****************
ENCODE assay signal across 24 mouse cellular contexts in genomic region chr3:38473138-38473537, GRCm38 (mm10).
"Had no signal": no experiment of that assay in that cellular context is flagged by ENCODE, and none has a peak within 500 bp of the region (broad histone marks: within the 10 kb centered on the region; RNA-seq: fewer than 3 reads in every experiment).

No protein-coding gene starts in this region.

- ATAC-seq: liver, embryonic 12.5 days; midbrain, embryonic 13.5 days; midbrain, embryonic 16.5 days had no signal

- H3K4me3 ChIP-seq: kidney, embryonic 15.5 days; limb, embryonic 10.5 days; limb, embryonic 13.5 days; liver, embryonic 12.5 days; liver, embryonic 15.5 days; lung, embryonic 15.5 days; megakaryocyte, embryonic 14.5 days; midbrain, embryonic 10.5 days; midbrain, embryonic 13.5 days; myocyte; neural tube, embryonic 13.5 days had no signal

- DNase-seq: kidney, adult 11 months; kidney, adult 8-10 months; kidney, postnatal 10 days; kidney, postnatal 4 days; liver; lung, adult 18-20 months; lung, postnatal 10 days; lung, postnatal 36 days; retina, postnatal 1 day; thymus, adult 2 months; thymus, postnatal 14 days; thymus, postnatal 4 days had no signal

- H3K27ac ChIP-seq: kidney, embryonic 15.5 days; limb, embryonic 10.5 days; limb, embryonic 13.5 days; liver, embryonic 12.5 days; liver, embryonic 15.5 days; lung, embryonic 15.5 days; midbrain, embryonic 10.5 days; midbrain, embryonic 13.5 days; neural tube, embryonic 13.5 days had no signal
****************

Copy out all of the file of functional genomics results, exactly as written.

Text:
ENCODE assay signal across 24 mouse cellular contexts in genomic region chr3:38473138-38473537, GRCm38 (mm10).
"Had no signal": no experiment of that assay in that cellular context is flagged by ENCODE, and none has a peak within 500 bp of the region (broad histone marks: within the 10 kb centered on the region; RNA-seq: fewer than 3 reads in every experiment).

No protein-coding gene starts in this region.

- ATAC-seq: liver, embryonic 12.5 days; midbrain, embryonic 13.5 days; midbrain, embryonic 16.5 days had no signal

- H3K4me3 ChIP-seq: kidney, embryonic 15.5 days; limb, embryonic 10.5 days; limb, embryonic 13.5 days; liver, embryonic 12.5 days; liver, embryonic 15.5 days; lung, embryonic 15.5 days; megakaryocyte, embryonic 14.5 days; midbrain, embryonic 10.5 days; midbrain, embryonic 13.5 days; myocyte; neural tube, embryonic 13.5 days had no signal

- DNase-seq: kidney, adult 11 months; kidney, adult 8-10 months; kidney, postnatal 10 days; kidney, postnatal 4 days; liver; lung, adult 18-20 months; lung, postnatal 10 days; lung, postnatal 36 days; retina, postnatal 1 day; thymus, adult 2 months; thymus, postnatal 14 days; thymus, postnatal 4 days had no signal

- H3K27ac ChIP-seq: kidney, embryonic 15.5 days; limb, embryonic 10.5 days; limb, embryonic 13.5 days; liver, embryonic 12.5 days; liver, embryonic 15.5 days; lung, embryonic 15.5 days; midbrain, embryonic 10.5 days; midbrain, embryonic 13.5 days; neural tube, embryonic 13.5 days had no signal